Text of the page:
That’s better odds than getting hit by lightning in a given year, which ranges from 1 in 775,000 to 1 in a million.
Keith Devlin, a mathematician at Stanford and NPR’s Math Guy, stresses that the odds are even better that a mother somewhere in the United States will have a child born on the same date and time as a sibling in a given year.
But Ryan was adamant throughout the pregnancy that the babies would be born the same day – even predicting correctly that Sarah would give birth a week early.
“I was just convinced that we’d be here at the same time,” he said.
Siblings end up sharing a lot of things, willingly or not.
But unless they are twins, not too many share the same birth date — down to the minute.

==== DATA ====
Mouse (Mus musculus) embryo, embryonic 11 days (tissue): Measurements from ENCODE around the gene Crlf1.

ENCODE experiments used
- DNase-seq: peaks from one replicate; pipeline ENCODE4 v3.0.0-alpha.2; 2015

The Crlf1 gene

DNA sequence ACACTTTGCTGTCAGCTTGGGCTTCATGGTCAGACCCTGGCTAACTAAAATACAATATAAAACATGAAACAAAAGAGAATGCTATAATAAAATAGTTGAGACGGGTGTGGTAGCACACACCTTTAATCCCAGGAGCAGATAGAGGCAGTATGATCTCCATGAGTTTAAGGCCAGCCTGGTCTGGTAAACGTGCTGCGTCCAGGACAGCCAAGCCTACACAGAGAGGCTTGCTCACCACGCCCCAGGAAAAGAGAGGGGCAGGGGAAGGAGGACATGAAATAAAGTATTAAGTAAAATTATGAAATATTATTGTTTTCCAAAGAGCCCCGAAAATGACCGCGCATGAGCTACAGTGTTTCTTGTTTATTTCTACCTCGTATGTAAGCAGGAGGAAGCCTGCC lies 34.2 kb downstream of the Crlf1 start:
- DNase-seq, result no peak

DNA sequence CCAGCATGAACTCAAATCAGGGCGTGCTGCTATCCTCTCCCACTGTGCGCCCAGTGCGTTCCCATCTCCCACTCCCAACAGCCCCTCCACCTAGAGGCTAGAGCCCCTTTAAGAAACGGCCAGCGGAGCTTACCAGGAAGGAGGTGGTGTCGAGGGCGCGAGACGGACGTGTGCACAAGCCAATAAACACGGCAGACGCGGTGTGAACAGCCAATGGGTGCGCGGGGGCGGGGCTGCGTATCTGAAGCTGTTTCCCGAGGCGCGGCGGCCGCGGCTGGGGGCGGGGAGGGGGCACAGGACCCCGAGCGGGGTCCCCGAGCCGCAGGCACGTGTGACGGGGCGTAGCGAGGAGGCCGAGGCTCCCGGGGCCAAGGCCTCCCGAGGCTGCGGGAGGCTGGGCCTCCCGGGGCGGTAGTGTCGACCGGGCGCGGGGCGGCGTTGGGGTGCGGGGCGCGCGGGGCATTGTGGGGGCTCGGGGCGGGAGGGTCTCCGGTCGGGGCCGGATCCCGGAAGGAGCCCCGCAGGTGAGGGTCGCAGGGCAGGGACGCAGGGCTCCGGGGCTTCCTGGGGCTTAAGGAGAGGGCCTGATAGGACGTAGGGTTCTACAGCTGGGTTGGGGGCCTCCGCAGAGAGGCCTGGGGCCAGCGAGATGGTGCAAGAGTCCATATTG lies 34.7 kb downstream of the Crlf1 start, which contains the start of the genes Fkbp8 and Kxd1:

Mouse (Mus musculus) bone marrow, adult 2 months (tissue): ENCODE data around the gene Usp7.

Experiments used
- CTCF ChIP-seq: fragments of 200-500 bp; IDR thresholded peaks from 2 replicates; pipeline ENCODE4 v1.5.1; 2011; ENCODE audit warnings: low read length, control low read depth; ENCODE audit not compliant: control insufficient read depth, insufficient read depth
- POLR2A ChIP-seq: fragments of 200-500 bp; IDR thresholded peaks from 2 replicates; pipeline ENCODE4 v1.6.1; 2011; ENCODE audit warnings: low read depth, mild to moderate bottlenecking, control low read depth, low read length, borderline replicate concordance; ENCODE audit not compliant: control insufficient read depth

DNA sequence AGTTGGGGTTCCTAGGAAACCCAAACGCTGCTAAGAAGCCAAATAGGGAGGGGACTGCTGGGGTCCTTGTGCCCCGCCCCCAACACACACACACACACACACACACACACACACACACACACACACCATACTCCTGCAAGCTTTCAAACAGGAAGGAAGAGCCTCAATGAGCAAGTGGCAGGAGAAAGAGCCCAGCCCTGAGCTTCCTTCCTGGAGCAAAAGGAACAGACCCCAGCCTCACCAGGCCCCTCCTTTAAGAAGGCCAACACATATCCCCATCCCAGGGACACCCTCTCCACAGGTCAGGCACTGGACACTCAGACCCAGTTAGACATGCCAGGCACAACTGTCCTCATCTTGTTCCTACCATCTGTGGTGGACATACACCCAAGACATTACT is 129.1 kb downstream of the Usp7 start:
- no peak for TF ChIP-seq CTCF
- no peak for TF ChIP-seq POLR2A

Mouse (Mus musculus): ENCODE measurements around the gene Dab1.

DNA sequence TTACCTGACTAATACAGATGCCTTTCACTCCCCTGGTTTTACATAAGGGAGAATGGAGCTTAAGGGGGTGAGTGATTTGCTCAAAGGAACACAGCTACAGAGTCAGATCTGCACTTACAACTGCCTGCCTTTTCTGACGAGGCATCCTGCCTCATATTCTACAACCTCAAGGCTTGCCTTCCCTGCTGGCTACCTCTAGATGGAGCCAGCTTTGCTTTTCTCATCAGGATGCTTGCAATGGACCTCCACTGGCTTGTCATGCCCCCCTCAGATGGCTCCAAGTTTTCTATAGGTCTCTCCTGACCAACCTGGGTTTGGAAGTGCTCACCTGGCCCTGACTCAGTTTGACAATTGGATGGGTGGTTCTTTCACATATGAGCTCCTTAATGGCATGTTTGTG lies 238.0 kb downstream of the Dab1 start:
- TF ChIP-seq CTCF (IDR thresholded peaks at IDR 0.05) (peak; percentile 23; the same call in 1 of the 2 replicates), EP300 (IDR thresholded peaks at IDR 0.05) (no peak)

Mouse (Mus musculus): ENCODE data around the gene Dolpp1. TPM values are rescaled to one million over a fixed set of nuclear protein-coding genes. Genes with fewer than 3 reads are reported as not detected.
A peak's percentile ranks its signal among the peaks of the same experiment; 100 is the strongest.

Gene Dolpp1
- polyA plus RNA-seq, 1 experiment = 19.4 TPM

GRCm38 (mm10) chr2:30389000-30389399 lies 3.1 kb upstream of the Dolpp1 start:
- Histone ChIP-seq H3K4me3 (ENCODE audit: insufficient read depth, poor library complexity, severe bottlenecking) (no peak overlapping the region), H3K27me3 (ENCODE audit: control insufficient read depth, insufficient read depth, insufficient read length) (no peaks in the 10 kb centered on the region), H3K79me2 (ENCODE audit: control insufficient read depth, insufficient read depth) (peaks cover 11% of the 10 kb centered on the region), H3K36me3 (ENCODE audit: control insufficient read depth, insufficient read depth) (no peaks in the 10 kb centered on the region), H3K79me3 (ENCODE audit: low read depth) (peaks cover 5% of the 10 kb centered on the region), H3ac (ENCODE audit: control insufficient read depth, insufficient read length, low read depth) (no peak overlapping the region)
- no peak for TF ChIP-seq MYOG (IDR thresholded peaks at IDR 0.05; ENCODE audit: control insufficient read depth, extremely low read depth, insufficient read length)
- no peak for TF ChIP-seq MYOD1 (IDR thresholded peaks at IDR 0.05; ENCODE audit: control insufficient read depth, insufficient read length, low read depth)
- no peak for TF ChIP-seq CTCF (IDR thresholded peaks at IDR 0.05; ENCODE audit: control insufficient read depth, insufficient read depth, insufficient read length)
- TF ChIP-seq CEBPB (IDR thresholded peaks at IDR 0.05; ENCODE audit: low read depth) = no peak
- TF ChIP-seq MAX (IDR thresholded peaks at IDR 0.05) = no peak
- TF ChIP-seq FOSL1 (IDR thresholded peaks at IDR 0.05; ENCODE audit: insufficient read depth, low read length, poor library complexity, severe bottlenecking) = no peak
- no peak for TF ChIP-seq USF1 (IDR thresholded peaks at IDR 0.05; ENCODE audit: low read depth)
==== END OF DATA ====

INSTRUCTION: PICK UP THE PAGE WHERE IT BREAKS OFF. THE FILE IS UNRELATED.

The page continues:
The two families recovered on the same floor in the Connors Center.The couples’ other children, all of whom were born at the Brigham, are excited to welcome home a new sibling and cousin each, Sarah said.“We’re used to doing a lot of stuff with our siblings and families, so it doesn’t really seem that weird to us,” Matt said. But Philip Stark, a professor of statistics at UC Berkeley, isn’t comfortable with the 1 in 500,000 number.Too many variables come into play to figure out the precise odds, such as when a woman is fertile, how long a couple tries to conceive and parents’ efforts to space their children apart.